Yale for Life

Histories of The Self

June 24-30, 2018

What did the ‘self’ mean to Plato or to Aristotle? And how should we understand it now, in the midst of public discussions about religious pluralism, diversity, and technological change as forces that shape our experience of the world? These are huge questions, and this course tackles them with the ambition they deserve. In this class, we range across many periods, regions, and disciplines, getting to know the complicated history of selfhood and reflecting on the different questions, methods, and approaches it has inspired. We also consider how these diverse, long-standing traditions of thought and inquiry can illuminate the way we describe our selves today.

“Histories of the Self” marries a strong commitment to literary and intellectual history, with an awareness of the tensions and debates of our present moment. It explores time-honored philosophical concepts such as authenticity, consciousness, introspection, character, and mutual recognition, which still persist within current discussions about personal identity. It also follows the long, complicated genealogies that categories such as race and gender–which we might think of as merely contemporary–have in these long-standing conceptual debates. The course develops tools for thinking about our world and ourselves within it, with a view to becoming more cognizant citizens both of our local home environments and of the globe. We devote special attention to aspects of our personal identities that are most hotly debated today, including faith, gender expression, and the relationship between religious and scientific self-knowledge.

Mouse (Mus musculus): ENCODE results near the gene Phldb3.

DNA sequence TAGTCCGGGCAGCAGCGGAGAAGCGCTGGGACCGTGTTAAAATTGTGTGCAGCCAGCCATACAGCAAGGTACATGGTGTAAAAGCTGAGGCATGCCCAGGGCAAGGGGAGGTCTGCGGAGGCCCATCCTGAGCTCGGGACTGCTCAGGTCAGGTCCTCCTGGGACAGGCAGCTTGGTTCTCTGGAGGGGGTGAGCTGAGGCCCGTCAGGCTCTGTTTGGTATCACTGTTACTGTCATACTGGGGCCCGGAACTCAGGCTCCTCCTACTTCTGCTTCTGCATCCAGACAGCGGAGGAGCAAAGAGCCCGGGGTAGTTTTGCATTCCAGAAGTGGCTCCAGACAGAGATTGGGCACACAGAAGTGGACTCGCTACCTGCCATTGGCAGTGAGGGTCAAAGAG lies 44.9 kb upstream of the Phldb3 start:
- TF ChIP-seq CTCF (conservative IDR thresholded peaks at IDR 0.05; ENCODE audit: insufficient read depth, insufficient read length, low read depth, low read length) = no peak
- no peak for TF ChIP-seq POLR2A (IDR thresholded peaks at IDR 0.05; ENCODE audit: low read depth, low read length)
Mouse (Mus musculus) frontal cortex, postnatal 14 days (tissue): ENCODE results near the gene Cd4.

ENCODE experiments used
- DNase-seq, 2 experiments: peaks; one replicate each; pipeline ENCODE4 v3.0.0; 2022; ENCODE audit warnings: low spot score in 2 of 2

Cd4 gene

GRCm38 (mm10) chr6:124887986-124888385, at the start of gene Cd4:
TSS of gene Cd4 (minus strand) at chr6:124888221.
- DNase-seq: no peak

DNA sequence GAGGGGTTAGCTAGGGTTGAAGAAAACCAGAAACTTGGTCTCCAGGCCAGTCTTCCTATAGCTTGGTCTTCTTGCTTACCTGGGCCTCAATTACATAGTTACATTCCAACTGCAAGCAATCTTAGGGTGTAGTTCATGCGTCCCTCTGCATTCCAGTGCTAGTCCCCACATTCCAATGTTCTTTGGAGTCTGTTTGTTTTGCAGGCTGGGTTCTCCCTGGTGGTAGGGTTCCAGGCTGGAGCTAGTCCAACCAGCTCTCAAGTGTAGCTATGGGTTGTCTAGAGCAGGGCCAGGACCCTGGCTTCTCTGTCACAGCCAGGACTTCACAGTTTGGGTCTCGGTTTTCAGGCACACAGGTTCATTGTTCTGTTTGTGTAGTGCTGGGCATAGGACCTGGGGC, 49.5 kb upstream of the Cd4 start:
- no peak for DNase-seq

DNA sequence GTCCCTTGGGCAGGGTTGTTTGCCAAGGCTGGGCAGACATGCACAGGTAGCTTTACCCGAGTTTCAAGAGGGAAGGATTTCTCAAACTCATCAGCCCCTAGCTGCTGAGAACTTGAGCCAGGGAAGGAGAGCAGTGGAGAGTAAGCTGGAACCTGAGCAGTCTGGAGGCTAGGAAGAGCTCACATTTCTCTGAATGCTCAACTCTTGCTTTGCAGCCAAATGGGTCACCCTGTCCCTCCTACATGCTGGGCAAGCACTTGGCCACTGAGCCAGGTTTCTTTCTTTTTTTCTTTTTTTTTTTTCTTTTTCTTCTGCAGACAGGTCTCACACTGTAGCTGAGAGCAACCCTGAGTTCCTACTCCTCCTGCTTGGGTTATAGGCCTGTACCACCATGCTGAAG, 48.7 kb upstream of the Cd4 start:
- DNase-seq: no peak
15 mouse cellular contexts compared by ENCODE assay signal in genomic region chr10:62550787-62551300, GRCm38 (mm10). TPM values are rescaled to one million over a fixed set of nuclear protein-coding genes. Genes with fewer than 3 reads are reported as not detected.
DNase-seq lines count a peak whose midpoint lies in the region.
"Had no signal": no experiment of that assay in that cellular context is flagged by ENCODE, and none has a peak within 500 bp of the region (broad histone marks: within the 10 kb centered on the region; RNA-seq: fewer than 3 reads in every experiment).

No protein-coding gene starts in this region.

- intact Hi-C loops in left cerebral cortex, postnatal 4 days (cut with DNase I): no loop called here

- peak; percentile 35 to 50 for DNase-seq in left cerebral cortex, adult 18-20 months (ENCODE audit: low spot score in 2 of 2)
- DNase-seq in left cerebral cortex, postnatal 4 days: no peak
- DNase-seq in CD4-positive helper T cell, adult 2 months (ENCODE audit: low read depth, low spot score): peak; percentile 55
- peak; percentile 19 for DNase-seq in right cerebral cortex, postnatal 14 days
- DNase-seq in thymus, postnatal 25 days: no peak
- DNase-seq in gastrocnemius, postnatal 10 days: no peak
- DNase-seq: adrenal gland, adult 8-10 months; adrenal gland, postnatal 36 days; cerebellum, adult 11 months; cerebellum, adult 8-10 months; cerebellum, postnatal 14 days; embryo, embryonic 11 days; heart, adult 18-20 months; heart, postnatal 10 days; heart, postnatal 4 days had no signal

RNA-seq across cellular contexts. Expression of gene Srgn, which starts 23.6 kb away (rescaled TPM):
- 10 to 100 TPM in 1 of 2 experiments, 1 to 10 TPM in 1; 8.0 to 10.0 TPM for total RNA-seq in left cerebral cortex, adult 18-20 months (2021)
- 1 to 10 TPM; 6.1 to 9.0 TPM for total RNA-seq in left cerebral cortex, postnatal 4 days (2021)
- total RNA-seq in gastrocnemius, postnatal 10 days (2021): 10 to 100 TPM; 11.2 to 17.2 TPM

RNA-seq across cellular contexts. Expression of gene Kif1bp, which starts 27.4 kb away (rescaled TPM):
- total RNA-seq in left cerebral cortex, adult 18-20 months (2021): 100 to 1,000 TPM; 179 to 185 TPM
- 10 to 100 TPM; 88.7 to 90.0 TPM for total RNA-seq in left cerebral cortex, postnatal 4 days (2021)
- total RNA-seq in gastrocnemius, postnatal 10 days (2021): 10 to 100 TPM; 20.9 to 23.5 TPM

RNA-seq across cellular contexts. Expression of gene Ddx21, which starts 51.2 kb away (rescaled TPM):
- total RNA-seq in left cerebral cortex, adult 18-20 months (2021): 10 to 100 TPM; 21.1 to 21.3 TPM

This course brings back one of Y4L’s most popular faculty members, Prof. Ayesha Ramachandran, who co-taught our Renaissance course from a couple years back, and also introduces us to Prof. Marta Figlerowicz, another extremely popular teacher and rising star at Yale. In addition, students can expect some very compelling guest faculty throughout the week, including the Dean of Yale College, Professor Tamar Gendler. The authors we discuss come from Western and Eastern Europe, North Africa, and the Middle East; the genres in which they express themselves include philosophical treatises as well as poems, novels, memoirs, feature films, graphic novels, personal essays, and pieces of journalism. Over the first few days, we begin by reviewing major philosophical perspectives from Antiquity to the Enlightenment: works by Plato, Aristotle, Seneca, Montaigne, Descartes, Hume, and Kant, among others. We then go on to discuss how these theories were inspired, but also complicated, by religious conflicts, imperial politics, and changing scientific and cultural views about the human body. One day of the course is devoted to exploring the long histories of religious revelation, conversion, and strife in the Middle East, North Africa, and Europe, and the impact these histories have had on our notions of religious, ethnic, and even racial identity. Others involve discussions of the science and philosophy of gender from antiquity to the present, and of the huge philosophical and political upheavals that followed the Western imperial expansion.